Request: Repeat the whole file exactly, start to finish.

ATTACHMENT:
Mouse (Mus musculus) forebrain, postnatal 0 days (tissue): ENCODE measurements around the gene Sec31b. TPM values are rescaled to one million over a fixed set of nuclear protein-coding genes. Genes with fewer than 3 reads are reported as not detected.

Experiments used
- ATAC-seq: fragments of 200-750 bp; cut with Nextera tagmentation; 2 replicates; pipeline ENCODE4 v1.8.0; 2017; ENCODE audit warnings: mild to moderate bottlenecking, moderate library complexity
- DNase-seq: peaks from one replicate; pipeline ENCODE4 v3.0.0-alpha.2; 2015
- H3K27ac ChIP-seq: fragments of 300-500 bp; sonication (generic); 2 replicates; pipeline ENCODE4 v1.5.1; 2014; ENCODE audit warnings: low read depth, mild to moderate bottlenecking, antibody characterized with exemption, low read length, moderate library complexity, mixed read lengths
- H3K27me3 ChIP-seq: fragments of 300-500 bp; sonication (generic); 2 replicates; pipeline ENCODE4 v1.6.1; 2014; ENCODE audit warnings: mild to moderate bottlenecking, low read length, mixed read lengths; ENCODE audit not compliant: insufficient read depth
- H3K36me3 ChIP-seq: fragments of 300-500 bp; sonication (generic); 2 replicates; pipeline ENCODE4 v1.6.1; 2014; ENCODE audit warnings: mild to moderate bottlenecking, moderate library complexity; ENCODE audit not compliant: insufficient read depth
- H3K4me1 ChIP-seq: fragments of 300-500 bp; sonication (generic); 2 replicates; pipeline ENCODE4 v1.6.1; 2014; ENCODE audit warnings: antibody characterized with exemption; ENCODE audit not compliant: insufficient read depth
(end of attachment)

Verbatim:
Mouse (Mus musculus) forebrain, postnatal 0 days (tissue): ENCODE measurements around the gene Sec31b. TPM values are rescaled to one million over a fixed set of nuclear protein-coding genes. Genes with fewer than 3 reads are reported as not detected.

Experiments used
- ATAC-seq: fragments of 200-750 bp; cut with Nextera tagmentation; 2 replicates; pipeline ENCODE4 v1.8.0; 2017; ENCODE audit warnings: mild to moderate bottlenecking, moderate library complexity
- DNase-seq: peaks from one replicate; pipeline ENCODE4 v3.0.0-alpha.2; 2015
- H3K27ac ChIP-seq: fragments of 300-500 bp; sonication (generic); 2 replicates; pipeline ENCODE4 v1.5.1; 2014; ENCODE audit warnings: low read depth, mild to moderate bottlenecking, antibody characterized with exemption, low read length, moderate library complexity, mixed read lengths
- H3K27me3 ChIP-seq: fragments of 300-500 bp; sonication (generic); 2 replicates; pipeline ENCODE4 v1.6.1; 2014; ENCODE audit warnings: mild to moderate bottlenecking, low read length, mixed read lengths; ENCODE audit not compliant: insufficient read depth
- H3K36me3 ChIP-seq: fragments of 300-500 bp; sonication (generic); 2 replicates; pipeline ENCODE4 v1.6.1; 2014; ENCODE audit warnings: mild to moderate bottlenecking, moderate library complexity; ENCODE audit not compliant: insufficient read depth
- H3K4me1 ChIP-seq: fragments of 300-500 bp; sonication (generic); 2 replicates; pipeline ENCODE4 v1.6.1; 2014; ENCODE audit warnings: antibody characterized with exemption; ENCODE audit not compliant: insufficient read depth